Today’s Photo of the Week popped back up on my radar recently as it’s being printed on perspex to be hung in an office in Glasgow.
It might not be obvious at first glance that this was shot at about 11pm on a clear moonlit night but if you look at the blurred blades on the wind turbines and the EXIF data the clues are there. The only post production here is a little noise reduction.
You can see this was shot at a 30 seconds – the longest exposure without going into Bulb mode. ISO and aperture were set to made a good exposure at that time after a few practise shots.
This is one of those histograms that don’t fit the mould. The data is bunched at the left side but that’s what you’d expect from a moonlit image – it’s naturally going to be dark and low contrast.
Gear wise, this needed nothing more than a tripod. I didn’t even have my shutter release with me so I just used the cameras self timer.
If you’ve spent any time on my blog, you’ll know I like shooting on location. I love all the choices I get when it comes to balancing strobes with the available light – juggling all the variables is so much more fun than shooting in a studio where you have complete control over the lighting.
Shooting at night takes that to the extreme. Capturing what little ambient there is can be tricky when your flashes want to nuke everything with light.
I came up against such a situation a couple of weeks ago, so here’s what I did to stop my model, Sarah, from floating in a sea of under exposed blackness.
The image above was taken out by Pendigo Lake at the NEC near Birmingham in pitch darkness. So dark in fact that I had to ask friends to light the area with mobile phones while I set up. Without some artificial light on her, Sarah wouldn’t register at all.
Before the Quadras got powered on though, I found my ambient exposure. If I went straight in with flash, I’d have ended up with a good exposure on Sarah but a dark background. I wanted the coloured lights on the other side of the lake as my background so I left the strobes off for now, slowed my shutter speed and cranked up my ISO. The sweet spot turned out to be 1/20th second, f/4 at ISO 1600. Obviously shooting 1/20th handheld is usually a no no but when using strobe, the very short duration of the flash will freeze anything it hits. Plus, as there was no ambient light falling on her, I knew Sarah was going to be free from any motion blur from camera shake.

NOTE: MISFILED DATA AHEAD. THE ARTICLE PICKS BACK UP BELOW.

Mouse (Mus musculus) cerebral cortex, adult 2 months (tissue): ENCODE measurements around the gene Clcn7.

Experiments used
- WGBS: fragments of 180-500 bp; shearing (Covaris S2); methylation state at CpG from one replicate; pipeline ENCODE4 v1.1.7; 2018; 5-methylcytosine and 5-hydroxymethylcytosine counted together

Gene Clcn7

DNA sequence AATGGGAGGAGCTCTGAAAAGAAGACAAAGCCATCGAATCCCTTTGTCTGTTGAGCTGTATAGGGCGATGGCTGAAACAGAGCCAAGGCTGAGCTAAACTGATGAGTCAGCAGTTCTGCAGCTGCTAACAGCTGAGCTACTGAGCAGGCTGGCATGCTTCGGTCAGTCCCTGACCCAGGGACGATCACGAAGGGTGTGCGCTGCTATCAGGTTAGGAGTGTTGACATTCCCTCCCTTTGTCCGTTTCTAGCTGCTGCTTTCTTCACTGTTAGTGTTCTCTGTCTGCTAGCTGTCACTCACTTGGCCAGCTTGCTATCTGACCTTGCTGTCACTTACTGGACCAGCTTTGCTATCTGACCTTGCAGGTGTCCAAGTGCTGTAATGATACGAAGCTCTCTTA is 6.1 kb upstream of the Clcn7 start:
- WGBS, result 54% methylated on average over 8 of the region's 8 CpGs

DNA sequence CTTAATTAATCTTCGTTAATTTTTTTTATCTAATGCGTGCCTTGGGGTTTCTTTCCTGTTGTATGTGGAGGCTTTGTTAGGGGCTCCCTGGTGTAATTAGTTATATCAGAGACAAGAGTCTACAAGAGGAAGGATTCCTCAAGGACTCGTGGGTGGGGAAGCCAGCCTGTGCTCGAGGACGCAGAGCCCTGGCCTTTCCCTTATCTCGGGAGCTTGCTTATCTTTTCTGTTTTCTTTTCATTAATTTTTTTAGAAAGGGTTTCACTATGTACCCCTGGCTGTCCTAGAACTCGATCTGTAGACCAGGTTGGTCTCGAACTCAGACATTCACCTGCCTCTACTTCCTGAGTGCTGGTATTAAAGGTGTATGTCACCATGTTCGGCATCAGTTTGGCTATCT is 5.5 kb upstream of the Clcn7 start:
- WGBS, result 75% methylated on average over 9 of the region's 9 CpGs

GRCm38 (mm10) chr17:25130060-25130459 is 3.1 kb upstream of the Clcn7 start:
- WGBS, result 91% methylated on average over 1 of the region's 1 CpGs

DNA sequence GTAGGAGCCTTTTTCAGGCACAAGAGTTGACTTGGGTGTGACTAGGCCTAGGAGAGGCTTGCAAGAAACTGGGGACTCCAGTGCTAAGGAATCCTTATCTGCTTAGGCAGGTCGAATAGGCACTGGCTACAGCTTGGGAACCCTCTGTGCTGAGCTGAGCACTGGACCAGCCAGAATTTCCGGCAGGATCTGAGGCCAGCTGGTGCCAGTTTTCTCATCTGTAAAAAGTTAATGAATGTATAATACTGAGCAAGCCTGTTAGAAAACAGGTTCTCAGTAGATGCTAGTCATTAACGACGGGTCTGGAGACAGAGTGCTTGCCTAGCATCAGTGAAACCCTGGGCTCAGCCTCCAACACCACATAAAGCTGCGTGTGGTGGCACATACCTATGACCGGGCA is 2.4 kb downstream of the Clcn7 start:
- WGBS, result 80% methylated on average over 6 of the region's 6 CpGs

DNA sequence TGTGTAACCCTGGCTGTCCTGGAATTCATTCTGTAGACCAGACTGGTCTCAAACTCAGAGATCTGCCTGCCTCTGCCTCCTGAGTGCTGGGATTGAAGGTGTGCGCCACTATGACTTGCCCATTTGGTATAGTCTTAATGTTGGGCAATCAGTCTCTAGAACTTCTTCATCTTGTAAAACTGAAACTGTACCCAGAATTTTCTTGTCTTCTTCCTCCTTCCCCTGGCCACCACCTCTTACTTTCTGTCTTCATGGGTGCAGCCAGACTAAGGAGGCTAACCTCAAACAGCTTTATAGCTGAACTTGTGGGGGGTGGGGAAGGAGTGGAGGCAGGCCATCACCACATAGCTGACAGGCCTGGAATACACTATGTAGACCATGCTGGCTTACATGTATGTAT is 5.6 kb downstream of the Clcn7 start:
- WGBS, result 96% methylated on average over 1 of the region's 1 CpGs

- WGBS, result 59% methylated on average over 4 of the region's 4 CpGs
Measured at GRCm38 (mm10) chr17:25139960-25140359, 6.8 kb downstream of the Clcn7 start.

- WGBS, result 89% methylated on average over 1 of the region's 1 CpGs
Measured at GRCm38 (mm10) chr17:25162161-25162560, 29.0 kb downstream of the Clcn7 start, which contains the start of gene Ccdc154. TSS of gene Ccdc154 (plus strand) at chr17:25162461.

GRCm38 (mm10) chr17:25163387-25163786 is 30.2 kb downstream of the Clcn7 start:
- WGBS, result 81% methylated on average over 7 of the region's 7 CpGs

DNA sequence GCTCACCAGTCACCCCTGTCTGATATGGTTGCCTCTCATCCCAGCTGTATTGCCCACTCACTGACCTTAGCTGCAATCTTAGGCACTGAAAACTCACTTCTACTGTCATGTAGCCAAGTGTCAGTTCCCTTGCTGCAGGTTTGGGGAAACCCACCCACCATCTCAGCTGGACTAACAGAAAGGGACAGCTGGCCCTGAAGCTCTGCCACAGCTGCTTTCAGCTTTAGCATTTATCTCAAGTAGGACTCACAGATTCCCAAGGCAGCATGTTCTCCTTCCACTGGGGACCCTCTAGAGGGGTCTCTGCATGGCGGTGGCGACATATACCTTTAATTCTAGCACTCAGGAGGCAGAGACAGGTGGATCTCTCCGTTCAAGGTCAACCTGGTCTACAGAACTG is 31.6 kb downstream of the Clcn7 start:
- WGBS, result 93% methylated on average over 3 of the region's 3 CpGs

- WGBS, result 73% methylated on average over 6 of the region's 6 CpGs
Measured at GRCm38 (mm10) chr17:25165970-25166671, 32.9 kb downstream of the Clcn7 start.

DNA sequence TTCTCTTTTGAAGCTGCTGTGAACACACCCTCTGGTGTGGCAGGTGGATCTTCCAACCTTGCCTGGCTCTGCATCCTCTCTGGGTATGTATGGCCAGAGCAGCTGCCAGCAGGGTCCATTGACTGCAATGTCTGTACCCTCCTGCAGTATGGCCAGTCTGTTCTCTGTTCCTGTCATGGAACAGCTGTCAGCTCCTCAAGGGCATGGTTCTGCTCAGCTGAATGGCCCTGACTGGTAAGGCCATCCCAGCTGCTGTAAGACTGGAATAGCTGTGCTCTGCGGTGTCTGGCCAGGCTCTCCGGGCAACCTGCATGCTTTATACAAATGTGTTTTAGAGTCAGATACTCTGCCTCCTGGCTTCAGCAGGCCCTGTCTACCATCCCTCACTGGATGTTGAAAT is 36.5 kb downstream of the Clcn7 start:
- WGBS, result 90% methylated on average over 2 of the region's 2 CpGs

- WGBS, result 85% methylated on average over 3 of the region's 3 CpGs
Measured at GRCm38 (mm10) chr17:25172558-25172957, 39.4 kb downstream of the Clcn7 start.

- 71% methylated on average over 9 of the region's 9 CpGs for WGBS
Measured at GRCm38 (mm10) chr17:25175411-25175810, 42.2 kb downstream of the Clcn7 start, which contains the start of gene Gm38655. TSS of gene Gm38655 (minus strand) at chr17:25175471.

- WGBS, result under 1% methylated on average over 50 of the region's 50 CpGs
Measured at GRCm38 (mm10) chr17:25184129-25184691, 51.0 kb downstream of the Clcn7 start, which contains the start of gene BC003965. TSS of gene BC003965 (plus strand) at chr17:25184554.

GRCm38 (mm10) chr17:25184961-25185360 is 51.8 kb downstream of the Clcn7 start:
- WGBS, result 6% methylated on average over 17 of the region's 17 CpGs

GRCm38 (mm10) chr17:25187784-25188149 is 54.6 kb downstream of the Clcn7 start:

Then came the lighting on Sarah: A Westcott 50″ Apollo softbox (review of this coming soon) camera right and a gridded strobe camera right, slightly behind her.
As you have to start somewhere I set both packs to 1/4 power and fired off a test – let’s just say it was a little over exposed! Even at minimum power (25 w/s) on the ‘A channel’ on the packs I was still going to end up with a glowing Sarah if I wanted to keep the detail in background. I could have closed my aperture or lowered my ISO 2 stops to restrict the amount of flash getting in but that would have forced me to go to shutter of 1/5th of a second – slower than I was comfortable with.
So instead I switched my Quadra heads over to the packs “B channel” and dialed all they way down to 8w/s – just enough power to balance the ambient light and produce this set of images.
The word photography comes form the Latin ‘photo’ and ‘graphico’ and translates literally to “writing with light”. I took that literally this weekend and did some light painting. It was a full moon on a clear, frosty night and I happened to be staying in Wales, just a few miles from a small wind farm so the opportunity was too good to pass up.
Light painting is a simple idea and it doesn’t take much trial and error before you start getting good results. You will need your camera locked down for this as you are taking long exposure shots – in this case 30 seconds. A tripod is best but a bean bag on a car roof/gate post/sleeping cow would suffice.
Use your camera’s built-in meter and juggle your aperture and shutter speed until you get a good exposure. By “good” I don’t mean zeroed out on the scale in your viewfinder however. We are shooting at night here so obviously the shot is going to be dark and we will be painting in some extra light in the foreground so we need to stop the camera trying to make everything look like a mid grey. Minus 2 stops should be about right, but take full advantage of shooting digital and fire off a few test shots. You can shoot in Aperture Priority mode for this and use the +/- EV control or you can go Manual for more control or if you need an exposure longer than 30 seconds.
Once you are happy with the overall exposure, you can start adding light. This is where the trial and error comes in as this is no exact science and there’s no TTL – you are simply shining a torch on your subject. Obviously the bigger the subject and the further away it is, the more powerful torch, or longer exposure you’ll need.
For this example I was about 30m away from the wind turbine using a small, yet powerful and tightly focused LED torch.
About 5 seconds tracing the beam up and down the tower with the remaining 25 seconds spent highlighting the rotating blades seemed to yield the best results. As you can see from the image on the right, there is quite a marked difference when adding the light to the image.
Once I had this dialled in, I shifted my composition, gave things a little tweak in Lightroom and came up with the result below.